3. Put Post-it® Notes under desks.
This is a great way to choose random groups (“Everyone with a pink Post-it® under his or her desk is in group 1! Everyone with a blue Post-it® is in group 2!”) or create a “surprise” winner (“If you have a Post-it® under your desk, you will be the presenter for your table group today!”) Kids think it’s fun to peek under the desk, and it also gets them moving around, increasing blood-flow to the brain. A handy little trick, no?
4. Create a word scramble.
Many of my students are tactile / kinesthetic learners, but is also really hard to include those types of activities in daily lessons. This one is an easy way to make any lesson hands-on. Use the letter template below to print out a set of alphabet letters, using the /8″ x 2 7/8″ Post-it® page markers. Then, create a clue on a notecard and “scramble” the letters of the answer using the Post-it® letters. Kids have to figure out the answer and unscramble it. This works great with stations and first-day-of-school review information!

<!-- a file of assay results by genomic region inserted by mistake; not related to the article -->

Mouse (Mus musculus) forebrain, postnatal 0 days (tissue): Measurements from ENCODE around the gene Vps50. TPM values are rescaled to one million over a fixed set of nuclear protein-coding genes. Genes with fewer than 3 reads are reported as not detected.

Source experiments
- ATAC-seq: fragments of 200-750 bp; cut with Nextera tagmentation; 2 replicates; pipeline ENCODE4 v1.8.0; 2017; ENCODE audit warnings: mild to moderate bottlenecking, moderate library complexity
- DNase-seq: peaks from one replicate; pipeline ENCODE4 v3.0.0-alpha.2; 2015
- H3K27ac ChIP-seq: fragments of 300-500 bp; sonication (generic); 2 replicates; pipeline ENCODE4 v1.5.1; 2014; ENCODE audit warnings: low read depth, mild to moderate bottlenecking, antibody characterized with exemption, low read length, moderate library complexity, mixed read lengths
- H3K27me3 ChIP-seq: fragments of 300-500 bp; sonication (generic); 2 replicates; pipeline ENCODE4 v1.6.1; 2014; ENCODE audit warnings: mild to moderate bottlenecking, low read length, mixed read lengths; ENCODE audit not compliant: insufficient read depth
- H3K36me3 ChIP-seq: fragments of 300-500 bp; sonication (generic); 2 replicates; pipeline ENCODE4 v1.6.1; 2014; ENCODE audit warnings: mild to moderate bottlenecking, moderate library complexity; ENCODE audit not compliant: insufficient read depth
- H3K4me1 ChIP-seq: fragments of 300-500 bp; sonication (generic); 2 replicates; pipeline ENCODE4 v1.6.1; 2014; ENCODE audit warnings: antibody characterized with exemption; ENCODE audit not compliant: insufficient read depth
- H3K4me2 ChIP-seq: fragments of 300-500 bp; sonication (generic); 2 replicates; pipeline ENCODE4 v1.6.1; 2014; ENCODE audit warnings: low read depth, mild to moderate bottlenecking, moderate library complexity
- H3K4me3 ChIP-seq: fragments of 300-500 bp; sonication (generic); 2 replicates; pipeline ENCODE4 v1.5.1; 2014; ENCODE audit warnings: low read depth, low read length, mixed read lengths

5. Play a matching Ice-Breaker.
This is an EASY way to have kids get to know each other. In fact, I’m probably going to do this in my advisory period this week. Using the 3×3″ Post-it® Notes and the template below, print the “pairs” on the Post-it® Notes. Then, stick the notes randomly to students’ backs, and they have to walk around asking only yes/no questions and find their “partner.” I’d also recommend the Super Sticky Post-it® Notes for this one so that they stay on during the activity as kids are walking around.
AND… if you just want all the templates in one easy download, here ya go:
How ’bout y’all? How do you use Post-it® Notes in the classroom? Leave your ideas in the comments and help a sista out! :)